[Read more…]

If you can’t entertain yourself with your own thoughts, then go ahead and text, Plato…

From WSJ.com: Culture City: Theaters Still Vexed by the Text

Recent article in the Wall Street Journal on texting that was written for me.  Author outlines the top 10 reasons why you shouldn’t text in the theatre (and it’s applicable for meetings, movies, seminars, dinners, etc).  I’ve excerpted my top 5 of her 10…good article – I would encourage you to read it in its entirety…

9. You’re rotting your brain. (Multitasking is bad for you.  It reduces your ability to focus and think deeply about task at hand.  If you can’t think deeply, you can’t feel deeply, which means you’re missing out on a rich, creative interior life.)

8. It’s annoying to other people who are trying to watch the show.

7. Maybe the show isn’t boring. Maybe it’s you. (…if you can’t entertain yourself with your own thoughts, you’re in bad shape. For centuries, philosophers have grappled with the concepts of love, beauty, religion, the meaning of life…Have you exhausted all that? If so, then go ahead and text, Plato.)

4. You’re not “in the moment.” (…Set an intention for your practice of watching a show. Separate yourself from the demands of your world. Be mindful of what you are experiencing. Hug every breath, and inhale that theater air.)

1. You’re missing the obvious.  It’s just plain rude.

Birds are always there…

The Wall Street Journal: Photo-Op: Color Field:

“Everybody dreams of soaring like an eagle, but few consider that they probably wouldn’t be alone in the sky. The 200 photographs in John Downer’s EarthFlightoffer the exultant wing-to-wing camaraderie enjoyed otherwise only by fighter pilots and birds themselves, juxtaposing graceful avians aloft and stunning landscapes beneath.  To infiltrate the flocks, Downer and his team used…hang gliders, ultralight aircraft and the ‘vulturecam,’ a miniature remote-controlled plane disguised as a bird. Even more unusual were the tiny cameras they mounted on the backs of trained birds, such as a bald eagle that banked and wheeled above the Grand Canyon…Six continents and all four seasons are represented: A squadron of barnacle geese cross wintry fields on the south coast of Sweden, the pale shading of their feathers mirroring the snow cover below; a common crane (above) surveys the bright stripes of a Dutch tulip farm in the spring…(and) Hovering over the roofs of Rome, a cloud of starlings forms a dark calligraphic blob like something from a painting by Miró—a startling reminder that birds are always there, whether we notice them from the ground or not.”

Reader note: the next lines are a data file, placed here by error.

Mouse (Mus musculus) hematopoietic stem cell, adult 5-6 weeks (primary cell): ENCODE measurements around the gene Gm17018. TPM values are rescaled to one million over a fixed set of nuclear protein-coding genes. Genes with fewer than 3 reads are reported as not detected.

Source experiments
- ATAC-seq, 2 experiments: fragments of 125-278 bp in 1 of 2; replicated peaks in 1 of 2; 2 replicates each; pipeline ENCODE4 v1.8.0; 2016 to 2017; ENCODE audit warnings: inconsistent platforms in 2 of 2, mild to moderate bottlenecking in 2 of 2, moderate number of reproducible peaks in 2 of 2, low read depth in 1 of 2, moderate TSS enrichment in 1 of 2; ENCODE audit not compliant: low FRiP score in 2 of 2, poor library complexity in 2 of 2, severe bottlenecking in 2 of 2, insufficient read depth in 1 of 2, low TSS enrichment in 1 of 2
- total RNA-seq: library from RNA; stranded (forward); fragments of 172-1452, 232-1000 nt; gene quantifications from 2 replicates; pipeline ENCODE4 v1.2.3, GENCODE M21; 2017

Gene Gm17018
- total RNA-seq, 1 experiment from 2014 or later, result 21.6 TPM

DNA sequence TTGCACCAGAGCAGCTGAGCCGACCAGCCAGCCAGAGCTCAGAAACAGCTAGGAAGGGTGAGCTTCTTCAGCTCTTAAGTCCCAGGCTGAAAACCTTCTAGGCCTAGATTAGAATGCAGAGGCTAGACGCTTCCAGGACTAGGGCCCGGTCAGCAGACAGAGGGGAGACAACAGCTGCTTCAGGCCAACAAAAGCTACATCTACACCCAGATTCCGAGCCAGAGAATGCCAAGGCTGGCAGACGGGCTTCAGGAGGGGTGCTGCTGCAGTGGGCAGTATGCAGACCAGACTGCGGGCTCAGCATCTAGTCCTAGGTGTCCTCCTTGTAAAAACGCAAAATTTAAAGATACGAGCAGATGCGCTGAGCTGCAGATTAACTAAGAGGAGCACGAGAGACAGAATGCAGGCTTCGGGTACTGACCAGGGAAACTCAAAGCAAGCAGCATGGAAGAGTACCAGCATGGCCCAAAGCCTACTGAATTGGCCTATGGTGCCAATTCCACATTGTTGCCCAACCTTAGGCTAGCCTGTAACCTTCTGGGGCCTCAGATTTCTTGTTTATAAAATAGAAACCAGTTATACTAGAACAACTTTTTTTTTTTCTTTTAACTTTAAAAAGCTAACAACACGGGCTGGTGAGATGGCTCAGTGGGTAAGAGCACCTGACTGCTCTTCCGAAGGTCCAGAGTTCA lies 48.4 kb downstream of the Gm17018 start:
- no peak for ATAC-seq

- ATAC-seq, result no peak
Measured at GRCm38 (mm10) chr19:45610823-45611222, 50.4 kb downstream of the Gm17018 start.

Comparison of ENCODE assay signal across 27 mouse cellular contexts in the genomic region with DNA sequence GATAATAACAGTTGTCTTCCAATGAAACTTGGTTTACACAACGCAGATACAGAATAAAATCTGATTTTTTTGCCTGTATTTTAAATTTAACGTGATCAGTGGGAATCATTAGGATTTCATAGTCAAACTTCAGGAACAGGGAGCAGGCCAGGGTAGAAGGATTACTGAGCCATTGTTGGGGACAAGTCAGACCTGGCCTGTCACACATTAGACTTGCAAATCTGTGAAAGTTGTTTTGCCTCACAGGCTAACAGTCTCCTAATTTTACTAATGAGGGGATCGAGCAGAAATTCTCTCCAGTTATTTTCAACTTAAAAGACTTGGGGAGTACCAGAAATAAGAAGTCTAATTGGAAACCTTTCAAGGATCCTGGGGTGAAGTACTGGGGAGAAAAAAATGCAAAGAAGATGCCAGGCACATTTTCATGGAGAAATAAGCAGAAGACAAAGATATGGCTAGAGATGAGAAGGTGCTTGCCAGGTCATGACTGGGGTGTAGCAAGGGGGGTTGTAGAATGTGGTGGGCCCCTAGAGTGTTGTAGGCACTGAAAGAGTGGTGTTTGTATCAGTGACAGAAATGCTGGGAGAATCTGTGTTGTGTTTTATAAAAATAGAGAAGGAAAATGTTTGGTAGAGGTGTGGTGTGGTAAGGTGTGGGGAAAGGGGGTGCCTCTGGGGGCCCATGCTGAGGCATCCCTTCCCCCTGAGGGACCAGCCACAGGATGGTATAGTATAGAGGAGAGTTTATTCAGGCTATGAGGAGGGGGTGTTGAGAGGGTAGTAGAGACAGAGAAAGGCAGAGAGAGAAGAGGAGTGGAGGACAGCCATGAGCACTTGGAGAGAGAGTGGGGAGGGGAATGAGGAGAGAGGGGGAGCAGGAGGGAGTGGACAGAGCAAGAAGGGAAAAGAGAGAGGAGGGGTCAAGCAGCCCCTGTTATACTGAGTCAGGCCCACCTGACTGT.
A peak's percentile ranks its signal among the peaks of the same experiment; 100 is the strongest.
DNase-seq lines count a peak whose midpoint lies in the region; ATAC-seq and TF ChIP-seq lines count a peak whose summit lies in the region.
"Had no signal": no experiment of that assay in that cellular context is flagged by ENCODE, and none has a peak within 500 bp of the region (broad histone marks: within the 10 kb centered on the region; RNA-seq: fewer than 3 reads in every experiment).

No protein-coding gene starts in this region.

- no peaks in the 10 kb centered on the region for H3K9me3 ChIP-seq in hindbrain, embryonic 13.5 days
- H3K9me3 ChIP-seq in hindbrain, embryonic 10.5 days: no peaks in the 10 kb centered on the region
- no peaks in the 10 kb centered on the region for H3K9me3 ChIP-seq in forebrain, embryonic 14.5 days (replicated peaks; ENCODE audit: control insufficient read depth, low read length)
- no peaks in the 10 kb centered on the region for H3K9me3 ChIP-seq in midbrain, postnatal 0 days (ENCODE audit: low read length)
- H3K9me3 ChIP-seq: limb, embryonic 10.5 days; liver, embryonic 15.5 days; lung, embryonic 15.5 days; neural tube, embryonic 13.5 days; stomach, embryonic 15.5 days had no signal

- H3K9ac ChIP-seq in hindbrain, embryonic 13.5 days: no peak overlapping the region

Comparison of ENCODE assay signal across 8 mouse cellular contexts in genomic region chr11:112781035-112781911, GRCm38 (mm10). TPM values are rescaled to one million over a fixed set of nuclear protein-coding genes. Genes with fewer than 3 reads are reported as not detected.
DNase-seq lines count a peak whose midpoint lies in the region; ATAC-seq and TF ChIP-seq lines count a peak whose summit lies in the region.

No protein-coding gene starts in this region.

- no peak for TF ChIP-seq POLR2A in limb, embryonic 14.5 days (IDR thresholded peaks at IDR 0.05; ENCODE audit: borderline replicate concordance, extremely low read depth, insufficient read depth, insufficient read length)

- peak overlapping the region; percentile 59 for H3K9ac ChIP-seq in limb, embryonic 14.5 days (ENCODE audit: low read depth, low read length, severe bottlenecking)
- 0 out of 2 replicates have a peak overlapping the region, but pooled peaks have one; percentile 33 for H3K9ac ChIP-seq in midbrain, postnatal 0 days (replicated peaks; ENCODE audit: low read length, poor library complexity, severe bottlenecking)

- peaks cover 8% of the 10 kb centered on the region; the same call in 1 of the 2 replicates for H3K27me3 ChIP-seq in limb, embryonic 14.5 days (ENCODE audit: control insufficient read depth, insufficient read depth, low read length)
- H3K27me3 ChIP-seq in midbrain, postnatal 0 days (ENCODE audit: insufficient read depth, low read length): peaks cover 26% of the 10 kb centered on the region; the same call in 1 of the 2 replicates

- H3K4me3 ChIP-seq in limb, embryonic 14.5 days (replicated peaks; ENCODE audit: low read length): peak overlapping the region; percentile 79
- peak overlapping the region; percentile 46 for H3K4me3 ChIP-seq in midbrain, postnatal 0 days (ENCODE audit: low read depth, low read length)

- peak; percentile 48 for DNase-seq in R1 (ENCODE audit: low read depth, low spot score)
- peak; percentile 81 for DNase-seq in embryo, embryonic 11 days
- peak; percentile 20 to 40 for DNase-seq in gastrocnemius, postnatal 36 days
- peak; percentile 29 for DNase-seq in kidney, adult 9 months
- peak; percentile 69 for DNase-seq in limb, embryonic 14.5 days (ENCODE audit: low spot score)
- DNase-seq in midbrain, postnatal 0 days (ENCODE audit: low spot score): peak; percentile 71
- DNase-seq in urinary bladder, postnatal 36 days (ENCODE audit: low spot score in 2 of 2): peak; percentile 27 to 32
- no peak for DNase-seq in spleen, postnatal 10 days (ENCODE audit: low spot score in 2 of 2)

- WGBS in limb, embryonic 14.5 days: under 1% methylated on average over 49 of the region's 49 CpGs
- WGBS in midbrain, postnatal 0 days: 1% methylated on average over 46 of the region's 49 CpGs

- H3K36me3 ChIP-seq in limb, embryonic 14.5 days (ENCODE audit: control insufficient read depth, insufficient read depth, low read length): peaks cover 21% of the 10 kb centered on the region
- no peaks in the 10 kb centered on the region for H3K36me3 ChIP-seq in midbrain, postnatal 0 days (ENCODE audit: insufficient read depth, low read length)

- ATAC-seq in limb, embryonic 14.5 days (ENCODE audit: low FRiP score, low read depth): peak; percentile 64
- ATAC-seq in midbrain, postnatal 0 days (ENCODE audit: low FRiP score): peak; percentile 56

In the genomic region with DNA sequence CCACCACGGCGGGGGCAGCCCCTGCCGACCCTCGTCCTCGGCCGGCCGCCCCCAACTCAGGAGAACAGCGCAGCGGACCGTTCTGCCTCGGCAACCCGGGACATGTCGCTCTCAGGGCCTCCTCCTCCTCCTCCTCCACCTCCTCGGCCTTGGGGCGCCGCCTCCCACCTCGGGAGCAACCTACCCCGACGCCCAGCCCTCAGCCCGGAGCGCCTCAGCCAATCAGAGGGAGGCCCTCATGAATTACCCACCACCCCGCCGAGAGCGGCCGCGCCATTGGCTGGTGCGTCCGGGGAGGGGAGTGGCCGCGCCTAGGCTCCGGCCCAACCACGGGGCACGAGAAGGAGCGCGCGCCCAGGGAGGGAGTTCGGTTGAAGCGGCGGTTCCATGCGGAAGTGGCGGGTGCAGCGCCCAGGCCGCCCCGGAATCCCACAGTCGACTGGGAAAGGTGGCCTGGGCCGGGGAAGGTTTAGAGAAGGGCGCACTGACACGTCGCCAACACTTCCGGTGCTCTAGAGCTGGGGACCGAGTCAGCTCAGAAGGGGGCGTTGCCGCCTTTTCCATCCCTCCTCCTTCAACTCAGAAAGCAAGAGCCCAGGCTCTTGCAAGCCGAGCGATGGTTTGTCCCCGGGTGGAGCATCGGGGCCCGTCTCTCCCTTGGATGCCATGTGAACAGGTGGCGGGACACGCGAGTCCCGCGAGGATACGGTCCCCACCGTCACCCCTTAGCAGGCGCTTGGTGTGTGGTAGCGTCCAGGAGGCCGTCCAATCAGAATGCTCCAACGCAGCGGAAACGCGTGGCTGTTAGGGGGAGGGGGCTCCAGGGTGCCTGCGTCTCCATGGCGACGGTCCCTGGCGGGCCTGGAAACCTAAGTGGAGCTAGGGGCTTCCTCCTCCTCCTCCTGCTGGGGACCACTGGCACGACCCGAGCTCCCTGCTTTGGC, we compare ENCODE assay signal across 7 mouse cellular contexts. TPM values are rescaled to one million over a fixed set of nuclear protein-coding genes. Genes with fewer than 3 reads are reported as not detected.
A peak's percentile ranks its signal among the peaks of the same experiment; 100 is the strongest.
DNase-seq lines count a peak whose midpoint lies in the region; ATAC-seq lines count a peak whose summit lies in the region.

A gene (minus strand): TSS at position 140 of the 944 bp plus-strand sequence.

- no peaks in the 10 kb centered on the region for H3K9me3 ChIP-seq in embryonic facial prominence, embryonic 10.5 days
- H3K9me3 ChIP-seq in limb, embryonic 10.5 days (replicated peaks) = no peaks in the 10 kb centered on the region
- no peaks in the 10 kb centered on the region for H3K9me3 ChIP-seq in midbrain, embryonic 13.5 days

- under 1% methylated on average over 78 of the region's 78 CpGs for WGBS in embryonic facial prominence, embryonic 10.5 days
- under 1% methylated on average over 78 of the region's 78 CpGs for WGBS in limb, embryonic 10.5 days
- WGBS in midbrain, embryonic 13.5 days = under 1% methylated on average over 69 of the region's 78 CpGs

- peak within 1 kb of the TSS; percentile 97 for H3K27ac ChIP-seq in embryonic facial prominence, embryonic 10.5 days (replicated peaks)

I am a hoarder.

Yep. That’s me.  A digital hoarder.  Good article in this week’s Wall Street Journal called Drowning In Email, Photos, Files?  Hoarding Goes Digital.  Here’s 2 excerpts on what defines a hoarder and what to do about it:

“There are no official criteria for ‘digital hoarding’ but there are some tell-tale signs:

  • You’ve exceeded your 7 gigabytes of free space in Gmail and have to buy more.
  • Deleting anything makes you anxious—even things you can’t remember why you saved.
  • You spend more time searching for a file than it would take to download it again.
  • You have dozens of icons on your desktop and don’t know what they’re for.
  • You can’t remember all your email or social-media accounts or how to access them.
  • You have flash drives scattered in drawers, pockets and purses and no idea what’s on them.
  • Of your thousands of digital photos, the vast majority are duds.
  • You have entire seasons of bad TV shows you have no intention of watching.

[Read more…]

Luck is hard work…

“…70% of American workers believe the key ingredient to being lucky in their careers is having a strong work ethic…

…Of 7,000 respondents in 15 countries…84% said they believed that luck – good or bad – plays some role in their professional lives.

…But they aren’t relying on kismet: participants consider luck to be something people create for themselves…

…Respondents said the most important factors in generating good fortune are solid communication skills, flexibility, strong work ethic, acting on opportunities and having a robust network, in that order…”

Source: Wall Street Journal, Luck is Hard Work